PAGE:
Who is Rush Limbaugh and why is he manipulating the GOP vote?
By Carol Devine-Molin
For years I've been a fan of talk radio personality Rush Limbaugh, the "harmless lovable fuzzball", and I've always enjoyed his humor and commentary. But recently, something has changed. He's crossed a line. Limbaugh is now actively manipulating the Republican electorate in ways that are unacceptable for an entertainer, or even a self-styled ideologue and opinion shaper.
Rush regularly underscores that he's a "movement conservative", not a Republican partisan. That's fine. But then he has the chutzpa to engage in heavy-handed tactics that are meant to skew the outcome of the GOP election process. Sometimes I feel like he's morphing into a right-wing propaganda minister of the air-waves as he mercilessly beats on some candidates, and gives others (that he likes) a free ride. Rush is on a strange power-trip. As both a proud Reaganite Republican and conservative who operated at the grassroots, I really take umbrage with what he's doing. The Republican Party is my party and the party of millions of other rank-and-file who love the GOP. Who the heck is Rush Limbaugh? This is a guy who probably didn't even cast his first vote until he was thirty-five. Bombastic Limbaugh has even taken recent potshots at Republican stalwart Newt Gingrich. It's time for El Rushbo to chill out.
True, Rush Limbaugh is among the most influential conservative voices on the political scene today. That makes it all the more disconcerting that Limbaugh is being patently irresponsible by spewing over-the-top rhetoric that could very well depress the Republican vote in the general election and thereby help elect a Democrat become the next president of this great nation. This is not a matter of free speech; Of course, the conservative poobah can make any public pronouncements that he wishes. But, by the same token, words have meaning and impact, and given the high stakes in this election, it's difficult to see how Limbaugh is being properly circumspect. Yes, Rush, it's your right to say anything you want, and it's my prerogative to register my deep displeasure.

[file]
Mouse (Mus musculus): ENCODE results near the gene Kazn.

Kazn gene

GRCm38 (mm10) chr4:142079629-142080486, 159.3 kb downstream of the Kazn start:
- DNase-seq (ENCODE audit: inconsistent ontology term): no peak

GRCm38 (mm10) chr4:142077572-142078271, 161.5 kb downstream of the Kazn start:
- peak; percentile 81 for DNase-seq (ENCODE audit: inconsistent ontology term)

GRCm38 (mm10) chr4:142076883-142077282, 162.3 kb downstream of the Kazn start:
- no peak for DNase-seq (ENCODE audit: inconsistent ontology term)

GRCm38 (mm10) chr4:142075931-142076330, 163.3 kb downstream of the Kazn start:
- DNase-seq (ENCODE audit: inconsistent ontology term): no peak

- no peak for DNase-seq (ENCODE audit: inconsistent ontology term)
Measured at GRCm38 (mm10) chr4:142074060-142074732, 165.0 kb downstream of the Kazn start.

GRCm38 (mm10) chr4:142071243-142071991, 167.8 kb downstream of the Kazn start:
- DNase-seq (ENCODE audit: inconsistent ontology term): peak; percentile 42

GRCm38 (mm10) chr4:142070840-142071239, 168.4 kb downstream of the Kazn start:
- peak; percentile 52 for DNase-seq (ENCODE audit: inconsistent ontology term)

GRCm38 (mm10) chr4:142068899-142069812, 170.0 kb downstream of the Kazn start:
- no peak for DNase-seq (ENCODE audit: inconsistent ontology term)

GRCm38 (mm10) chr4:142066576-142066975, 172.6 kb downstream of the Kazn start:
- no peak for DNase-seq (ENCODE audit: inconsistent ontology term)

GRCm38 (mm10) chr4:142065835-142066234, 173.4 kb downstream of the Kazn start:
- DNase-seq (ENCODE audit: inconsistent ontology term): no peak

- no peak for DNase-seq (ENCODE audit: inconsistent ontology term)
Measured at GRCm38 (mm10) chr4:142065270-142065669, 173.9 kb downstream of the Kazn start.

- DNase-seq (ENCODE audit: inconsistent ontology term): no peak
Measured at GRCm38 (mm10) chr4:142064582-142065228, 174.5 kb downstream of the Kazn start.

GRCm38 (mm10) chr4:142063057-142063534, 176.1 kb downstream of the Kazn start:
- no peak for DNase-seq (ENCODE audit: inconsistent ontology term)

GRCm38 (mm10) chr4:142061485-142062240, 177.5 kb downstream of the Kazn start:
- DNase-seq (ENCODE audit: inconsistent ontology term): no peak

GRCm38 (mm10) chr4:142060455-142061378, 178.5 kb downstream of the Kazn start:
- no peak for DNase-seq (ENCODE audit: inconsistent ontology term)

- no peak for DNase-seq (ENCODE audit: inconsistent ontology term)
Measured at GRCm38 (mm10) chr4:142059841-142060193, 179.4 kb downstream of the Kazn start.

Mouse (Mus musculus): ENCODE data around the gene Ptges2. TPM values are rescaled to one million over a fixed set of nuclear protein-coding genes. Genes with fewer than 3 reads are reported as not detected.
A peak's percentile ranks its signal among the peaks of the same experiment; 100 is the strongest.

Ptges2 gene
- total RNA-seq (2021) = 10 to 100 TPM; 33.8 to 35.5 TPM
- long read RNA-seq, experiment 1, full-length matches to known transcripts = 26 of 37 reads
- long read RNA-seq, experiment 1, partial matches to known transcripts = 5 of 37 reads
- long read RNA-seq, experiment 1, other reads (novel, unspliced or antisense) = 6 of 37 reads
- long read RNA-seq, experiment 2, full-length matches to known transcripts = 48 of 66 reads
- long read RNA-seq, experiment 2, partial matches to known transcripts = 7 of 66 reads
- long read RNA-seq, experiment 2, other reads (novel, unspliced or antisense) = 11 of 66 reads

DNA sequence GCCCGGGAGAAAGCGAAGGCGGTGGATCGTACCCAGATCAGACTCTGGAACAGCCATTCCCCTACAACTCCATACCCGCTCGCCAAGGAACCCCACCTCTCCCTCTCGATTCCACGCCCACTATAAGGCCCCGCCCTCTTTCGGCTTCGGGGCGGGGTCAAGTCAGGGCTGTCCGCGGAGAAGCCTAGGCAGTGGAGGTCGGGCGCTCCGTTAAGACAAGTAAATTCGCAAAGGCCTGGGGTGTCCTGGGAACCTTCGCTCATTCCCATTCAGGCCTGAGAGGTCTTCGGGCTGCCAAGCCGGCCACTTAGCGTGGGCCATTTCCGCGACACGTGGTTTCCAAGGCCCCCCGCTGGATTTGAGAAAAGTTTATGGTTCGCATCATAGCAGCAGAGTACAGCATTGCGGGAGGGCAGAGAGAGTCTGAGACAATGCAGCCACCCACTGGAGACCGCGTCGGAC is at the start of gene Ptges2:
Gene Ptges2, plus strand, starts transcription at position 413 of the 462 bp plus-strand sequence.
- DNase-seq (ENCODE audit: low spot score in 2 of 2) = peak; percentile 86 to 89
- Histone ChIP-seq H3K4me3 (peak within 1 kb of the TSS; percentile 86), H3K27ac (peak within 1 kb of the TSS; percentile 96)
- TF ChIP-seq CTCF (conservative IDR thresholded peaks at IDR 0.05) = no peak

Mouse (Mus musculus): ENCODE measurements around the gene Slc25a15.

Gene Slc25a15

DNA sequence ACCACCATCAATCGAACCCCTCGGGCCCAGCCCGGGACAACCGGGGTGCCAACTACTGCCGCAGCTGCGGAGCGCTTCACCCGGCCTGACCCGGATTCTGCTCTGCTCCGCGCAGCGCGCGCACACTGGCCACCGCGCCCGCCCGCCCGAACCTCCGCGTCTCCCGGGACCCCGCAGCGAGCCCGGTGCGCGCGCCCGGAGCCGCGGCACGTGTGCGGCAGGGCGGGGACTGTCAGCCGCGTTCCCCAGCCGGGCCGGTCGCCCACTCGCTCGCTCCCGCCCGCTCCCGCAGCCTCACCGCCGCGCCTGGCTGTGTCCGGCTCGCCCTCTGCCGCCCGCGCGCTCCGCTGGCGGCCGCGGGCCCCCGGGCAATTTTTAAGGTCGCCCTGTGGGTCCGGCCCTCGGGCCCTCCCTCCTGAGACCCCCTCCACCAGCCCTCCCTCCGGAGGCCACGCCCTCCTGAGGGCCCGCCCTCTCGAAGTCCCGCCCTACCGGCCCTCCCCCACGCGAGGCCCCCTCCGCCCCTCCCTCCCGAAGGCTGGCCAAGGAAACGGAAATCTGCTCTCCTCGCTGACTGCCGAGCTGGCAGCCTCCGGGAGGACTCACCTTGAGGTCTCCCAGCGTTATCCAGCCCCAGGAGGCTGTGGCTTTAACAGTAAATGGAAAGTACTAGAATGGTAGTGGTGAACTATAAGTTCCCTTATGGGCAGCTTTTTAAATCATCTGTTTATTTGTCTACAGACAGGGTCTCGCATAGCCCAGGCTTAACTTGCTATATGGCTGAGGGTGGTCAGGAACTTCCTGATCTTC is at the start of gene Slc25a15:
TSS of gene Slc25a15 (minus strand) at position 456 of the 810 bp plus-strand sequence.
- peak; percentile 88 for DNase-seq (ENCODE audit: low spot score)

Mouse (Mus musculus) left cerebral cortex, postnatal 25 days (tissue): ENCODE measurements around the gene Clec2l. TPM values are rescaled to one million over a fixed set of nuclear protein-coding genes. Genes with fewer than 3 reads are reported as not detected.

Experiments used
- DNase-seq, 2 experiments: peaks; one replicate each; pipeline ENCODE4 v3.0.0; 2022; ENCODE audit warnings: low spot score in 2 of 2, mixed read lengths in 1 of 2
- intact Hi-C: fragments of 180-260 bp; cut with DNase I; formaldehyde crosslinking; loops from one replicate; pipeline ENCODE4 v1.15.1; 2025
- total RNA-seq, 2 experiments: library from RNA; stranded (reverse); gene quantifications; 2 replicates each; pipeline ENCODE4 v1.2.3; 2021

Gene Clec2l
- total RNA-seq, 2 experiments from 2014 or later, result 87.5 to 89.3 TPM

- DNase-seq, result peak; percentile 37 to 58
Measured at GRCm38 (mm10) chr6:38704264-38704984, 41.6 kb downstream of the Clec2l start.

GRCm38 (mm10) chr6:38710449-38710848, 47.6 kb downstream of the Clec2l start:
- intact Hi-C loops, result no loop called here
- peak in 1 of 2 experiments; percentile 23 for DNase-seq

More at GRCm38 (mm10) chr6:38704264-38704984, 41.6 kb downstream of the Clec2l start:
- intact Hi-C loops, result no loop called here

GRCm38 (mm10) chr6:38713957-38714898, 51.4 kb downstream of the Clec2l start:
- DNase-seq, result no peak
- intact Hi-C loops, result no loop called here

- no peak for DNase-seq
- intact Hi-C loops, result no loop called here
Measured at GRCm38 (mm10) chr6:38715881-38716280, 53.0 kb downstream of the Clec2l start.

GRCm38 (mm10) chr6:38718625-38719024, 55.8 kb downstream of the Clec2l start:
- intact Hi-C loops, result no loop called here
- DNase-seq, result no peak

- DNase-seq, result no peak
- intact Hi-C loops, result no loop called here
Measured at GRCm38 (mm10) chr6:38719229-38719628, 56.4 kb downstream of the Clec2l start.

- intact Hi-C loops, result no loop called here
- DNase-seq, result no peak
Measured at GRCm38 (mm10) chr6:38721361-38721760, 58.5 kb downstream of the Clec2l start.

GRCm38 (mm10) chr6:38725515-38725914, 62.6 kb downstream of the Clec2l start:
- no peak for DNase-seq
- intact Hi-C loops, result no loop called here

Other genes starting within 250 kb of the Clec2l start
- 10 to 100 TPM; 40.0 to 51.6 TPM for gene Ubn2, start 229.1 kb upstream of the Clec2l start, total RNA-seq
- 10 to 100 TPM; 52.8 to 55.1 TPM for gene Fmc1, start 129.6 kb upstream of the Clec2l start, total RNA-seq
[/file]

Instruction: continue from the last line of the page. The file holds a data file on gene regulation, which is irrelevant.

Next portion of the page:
I'm in the awkward position of having to defend John McCain and Mike Huckabee against Rush Limbaugh's rants, despite the fact that I will not be voting for either of these contenders in the primaries. That being said – even if it means crawling over broken glass or walking on a fire-bed of hot embers – I will do whatever it takes to pull that lever in the general election for the Republican candidate, whoever that might be. Why? Because the safety of this nation is paramount, and any of the Republican presidential hopefuls would do a better job as commander-in-chief during these perilous times than the Democrats in the offing. Moreover, the last thing that America needs is a bunch of blatant Nanny-state socialists expanding government and exerting further control over the citizenry.
Limbaugh recently stated: "What I said was that I, for the first time on this program, I can see possibly not voting for the Republican nominee." On another occasion, Limbaugh was even more vociferous, as he espoused: "I'm here to tell you if either of these two guys [John McCain or Mike Huckabee] gets the nomination, it's going to destroy the Republican Party, it's going to change it forever, be the end of it. A lot of people aren't going to vote. You watch."
Well, what happens if either McCain or Huckabee survives Limbaugh's onslaught and becomes the GOP candidate? That's a distinct possibility for McCain, who is polling well and battling with Mitt Romney for the numero uno spot. Rush holds sway among conservative Republicans, and if he persists in his attacks against McCain, some conservatives will refuse to vote Republican in the general election if McCain is on the ballot.